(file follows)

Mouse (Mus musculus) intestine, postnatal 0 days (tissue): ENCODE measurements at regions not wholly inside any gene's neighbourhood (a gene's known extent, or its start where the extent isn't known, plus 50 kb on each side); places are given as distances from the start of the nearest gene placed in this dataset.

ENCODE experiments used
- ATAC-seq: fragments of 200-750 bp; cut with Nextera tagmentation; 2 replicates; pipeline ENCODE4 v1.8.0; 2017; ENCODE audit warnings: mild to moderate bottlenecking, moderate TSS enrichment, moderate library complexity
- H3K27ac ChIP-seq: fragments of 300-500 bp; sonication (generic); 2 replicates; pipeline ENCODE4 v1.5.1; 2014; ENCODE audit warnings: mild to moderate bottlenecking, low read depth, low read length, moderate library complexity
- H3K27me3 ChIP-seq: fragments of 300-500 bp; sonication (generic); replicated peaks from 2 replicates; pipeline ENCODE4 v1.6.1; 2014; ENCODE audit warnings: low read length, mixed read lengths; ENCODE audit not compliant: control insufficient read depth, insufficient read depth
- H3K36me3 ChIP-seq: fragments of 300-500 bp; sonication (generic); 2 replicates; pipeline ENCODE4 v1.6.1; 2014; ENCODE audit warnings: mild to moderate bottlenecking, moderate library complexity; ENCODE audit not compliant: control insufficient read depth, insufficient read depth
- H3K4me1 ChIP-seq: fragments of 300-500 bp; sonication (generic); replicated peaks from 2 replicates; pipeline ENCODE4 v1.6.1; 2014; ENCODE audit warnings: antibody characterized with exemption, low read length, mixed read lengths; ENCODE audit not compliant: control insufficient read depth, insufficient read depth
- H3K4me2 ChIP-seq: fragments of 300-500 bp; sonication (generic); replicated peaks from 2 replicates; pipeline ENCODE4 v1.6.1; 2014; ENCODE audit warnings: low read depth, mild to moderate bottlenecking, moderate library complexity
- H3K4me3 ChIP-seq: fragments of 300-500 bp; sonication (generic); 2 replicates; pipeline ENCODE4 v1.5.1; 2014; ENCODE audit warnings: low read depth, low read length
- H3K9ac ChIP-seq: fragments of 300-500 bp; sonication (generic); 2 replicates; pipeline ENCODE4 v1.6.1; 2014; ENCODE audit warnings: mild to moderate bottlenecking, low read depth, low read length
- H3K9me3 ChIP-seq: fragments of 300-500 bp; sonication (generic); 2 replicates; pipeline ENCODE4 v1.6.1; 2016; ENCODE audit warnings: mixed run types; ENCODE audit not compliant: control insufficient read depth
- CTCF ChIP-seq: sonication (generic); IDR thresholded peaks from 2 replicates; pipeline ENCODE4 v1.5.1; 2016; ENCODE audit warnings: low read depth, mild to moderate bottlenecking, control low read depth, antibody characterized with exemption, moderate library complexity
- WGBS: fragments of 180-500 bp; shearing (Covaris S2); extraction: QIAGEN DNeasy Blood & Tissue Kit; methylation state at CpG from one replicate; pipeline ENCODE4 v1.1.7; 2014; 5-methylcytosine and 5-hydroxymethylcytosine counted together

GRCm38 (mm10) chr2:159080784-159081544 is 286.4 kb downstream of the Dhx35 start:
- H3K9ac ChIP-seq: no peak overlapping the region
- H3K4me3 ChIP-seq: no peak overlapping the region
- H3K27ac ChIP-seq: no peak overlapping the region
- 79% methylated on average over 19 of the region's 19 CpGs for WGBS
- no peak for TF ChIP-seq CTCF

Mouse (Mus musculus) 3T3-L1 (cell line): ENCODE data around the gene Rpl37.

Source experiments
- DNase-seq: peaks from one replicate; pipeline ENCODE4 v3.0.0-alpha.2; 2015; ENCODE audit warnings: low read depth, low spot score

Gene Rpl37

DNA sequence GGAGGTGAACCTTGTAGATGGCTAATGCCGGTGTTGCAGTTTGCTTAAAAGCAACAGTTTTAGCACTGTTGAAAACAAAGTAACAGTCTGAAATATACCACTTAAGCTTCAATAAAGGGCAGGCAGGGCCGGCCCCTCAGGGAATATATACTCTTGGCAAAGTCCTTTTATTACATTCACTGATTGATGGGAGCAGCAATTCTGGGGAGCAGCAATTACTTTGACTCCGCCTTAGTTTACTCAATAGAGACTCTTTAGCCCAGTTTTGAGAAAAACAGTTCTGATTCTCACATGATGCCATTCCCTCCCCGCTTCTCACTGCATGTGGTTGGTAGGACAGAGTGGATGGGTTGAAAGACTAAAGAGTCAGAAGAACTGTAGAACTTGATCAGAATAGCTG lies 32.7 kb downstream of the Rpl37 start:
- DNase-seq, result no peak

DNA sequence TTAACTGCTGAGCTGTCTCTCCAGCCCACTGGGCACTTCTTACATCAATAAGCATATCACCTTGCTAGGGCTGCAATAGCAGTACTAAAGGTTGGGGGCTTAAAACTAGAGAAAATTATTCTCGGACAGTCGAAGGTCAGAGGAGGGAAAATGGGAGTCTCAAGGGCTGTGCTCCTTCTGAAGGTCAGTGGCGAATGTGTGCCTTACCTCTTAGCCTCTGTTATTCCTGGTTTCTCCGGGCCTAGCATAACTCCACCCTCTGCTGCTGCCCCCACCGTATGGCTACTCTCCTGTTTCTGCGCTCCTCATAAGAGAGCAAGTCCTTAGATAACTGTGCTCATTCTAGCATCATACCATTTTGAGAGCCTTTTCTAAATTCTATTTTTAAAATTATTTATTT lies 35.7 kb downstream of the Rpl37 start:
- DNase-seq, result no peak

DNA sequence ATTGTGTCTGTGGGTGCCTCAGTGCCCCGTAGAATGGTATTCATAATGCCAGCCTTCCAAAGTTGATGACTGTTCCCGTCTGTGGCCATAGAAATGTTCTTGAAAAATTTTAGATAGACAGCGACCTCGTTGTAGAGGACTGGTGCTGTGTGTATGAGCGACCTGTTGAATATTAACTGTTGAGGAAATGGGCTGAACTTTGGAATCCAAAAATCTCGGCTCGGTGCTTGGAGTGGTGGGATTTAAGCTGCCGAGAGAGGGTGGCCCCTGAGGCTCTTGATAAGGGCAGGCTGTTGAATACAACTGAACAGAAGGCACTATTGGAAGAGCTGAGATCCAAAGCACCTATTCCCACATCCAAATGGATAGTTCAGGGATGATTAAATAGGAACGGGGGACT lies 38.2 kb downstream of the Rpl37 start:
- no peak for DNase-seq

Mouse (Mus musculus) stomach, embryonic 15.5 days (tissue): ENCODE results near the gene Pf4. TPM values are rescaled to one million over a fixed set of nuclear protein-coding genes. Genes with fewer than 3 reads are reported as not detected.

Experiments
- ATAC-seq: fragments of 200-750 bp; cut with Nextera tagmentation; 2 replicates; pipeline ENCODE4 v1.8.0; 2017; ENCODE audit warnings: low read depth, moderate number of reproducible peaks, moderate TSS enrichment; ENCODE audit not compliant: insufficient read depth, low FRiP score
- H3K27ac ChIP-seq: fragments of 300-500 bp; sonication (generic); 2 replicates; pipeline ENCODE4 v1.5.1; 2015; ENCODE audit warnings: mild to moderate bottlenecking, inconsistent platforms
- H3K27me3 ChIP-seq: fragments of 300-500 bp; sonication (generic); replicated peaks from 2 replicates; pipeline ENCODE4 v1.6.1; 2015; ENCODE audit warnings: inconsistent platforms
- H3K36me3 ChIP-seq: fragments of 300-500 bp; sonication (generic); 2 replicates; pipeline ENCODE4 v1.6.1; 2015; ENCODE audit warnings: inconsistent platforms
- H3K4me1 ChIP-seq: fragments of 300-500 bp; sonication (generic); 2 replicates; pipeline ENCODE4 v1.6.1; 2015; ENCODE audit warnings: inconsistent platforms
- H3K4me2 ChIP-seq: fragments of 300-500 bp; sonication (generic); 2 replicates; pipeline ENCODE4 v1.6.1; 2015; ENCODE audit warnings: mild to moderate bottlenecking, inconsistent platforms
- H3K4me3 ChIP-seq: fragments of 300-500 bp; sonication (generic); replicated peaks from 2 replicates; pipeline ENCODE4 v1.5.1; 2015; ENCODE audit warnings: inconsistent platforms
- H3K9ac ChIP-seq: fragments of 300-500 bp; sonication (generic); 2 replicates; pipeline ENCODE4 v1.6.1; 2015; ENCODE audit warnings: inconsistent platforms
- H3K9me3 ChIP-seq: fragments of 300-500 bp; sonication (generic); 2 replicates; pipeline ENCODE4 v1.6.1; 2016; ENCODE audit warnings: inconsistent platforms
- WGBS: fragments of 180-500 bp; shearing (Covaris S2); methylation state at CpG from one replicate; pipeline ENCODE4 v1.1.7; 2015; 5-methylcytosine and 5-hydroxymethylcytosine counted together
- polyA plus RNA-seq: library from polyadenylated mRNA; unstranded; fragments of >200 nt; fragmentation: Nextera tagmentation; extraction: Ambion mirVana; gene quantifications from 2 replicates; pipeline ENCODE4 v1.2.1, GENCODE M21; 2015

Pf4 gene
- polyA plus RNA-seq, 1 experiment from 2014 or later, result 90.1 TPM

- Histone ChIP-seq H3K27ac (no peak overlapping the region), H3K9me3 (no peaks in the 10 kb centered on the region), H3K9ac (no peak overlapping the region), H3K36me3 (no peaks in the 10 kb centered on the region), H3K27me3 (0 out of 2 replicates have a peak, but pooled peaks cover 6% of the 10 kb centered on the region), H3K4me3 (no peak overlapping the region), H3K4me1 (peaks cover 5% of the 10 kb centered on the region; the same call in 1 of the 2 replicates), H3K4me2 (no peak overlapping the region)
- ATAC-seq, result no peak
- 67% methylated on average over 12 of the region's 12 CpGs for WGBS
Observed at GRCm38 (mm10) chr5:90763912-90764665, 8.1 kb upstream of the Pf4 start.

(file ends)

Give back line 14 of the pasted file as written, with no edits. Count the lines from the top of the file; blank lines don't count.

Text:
GRCm38 (mm10) chr2:159080784-159081544 is 286.4 kb downstream of the Dhx35 start: